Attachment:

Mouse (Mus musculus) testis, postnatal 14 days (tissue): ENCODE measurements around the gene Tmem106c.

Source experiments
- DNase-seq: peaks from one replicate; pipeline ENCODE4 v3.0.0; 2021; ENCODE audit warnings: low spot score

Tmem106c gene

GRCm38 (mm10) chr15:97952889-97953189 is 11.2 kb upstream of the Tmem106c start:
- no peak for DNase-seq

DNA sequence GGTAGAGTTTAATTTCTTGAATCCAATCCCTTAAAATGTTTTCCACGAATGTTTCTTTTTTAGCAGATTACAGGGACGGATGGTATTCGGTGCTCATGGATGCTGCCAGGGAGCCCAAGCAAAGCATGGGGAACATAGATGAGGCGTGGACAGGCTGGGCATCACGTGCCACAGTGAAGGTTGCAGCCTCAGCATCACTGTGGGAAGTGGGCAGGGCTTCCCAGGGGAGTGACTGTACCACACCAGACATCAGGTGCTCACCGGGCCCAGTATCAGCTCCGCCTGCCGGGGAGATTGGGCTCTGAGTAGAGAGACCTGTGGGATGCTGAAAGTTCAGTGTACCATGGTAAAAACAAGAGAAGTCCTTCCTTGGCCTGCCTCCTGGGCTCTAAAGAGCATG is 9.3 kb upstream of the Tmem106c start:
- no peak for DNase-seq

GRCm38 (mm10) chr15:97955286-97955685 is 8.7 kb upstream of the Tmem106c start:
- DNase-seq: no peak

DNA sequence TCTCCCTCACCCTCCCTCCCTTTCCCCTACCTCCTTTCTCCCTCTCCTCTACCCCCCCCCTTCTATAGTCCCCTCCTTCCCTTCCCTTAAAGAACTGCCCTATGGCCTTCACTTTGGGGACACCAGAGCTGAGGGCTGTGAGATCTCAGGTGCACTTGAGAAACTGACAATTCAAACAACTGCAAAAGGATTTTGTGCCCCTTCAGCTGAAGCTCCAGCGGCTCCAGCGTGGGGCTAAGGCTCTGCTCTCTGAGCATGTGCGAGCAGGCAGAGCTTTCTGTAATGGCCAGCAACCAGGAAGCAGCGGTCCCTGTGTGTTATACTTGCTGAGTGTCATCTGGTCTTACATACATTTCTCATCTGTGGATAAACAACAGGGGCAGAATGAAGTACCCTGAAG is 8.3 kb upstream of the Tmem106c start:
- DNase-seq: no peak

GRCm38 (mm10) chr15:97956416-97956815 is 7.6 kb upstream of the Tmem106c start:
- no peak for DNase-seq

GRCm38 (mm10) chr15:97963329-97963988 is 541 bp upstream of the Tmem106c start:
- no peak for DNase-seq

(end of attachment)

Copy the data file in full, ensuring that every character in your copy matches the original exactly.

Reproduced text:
Mouse (Mus musculus) testis, postnatal 14 days (tissue): ENCODE measurements around the gene Tmem106c.

Source experiments
- DNase-seq: peaks from one replicate; pipeline ENCODE4 v3.0.0; 2021; ENCODE audit warnings: low spot score

Tmem106c gene

GRCm38 (mm10) chr15:97952889-97953189 is 11.2 kb upstream of the Tmem106c start:
- no peak for DNase-seq

DNA sequence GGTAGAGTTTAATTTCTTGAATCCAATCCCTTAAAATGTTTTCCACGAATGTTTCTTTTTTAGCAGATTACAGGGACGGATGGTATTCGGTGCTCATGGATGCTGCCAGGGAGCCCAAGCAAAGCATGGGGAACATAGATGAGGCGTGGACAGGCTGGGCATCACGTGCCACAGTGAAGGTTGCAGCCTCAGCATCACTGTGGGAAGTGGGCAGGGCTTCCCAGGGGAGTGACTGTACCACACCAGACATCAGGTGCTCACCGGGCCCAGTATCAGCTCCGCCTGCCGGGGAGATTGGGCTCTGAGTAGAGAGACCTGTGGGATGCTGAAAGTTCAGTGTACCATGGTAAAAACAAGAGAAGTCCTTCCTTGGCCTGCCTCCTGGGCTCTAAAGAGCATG is 9.3 kb upstream of the Tmem106c start:
- no peak for DNase-seq

GRCm38 (mm10) chr15:97955286-97955685 is 8.7 kb upstream of the Tmem106c start:
- DNase-seq: no peak

DNA sequence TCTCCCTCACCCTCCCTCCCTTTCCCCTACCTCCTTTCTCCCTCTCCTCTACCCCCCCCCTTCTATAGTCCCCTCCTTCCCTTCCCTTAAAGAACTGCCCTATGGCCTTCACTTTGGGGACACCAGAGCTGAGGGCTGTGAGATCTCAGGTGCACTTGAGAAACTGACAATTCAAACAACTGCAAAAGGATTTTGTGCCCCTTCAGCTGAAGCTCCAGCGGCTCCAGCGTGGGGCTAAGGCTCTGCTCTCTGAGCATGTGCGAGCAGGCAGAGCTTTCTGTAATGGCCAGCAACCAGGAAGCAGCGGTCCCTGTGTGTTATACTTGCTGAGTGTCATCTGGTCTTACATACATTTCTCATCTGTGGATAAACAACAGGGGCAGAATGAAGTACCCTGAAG is 8.3 kb upstream of the Tmem106c start:
- DNase-seq: no peak

GRCm38 (mm10) chr15:97956416-97956815 is 7.6 kb upstream of the Tmem106c start:
- no peak for DNase-seq

GRCm38 (mm10) chr15:97963329-97963988 is 541 bp upstream of the Tmem106c start:
- no peak for DNase-seq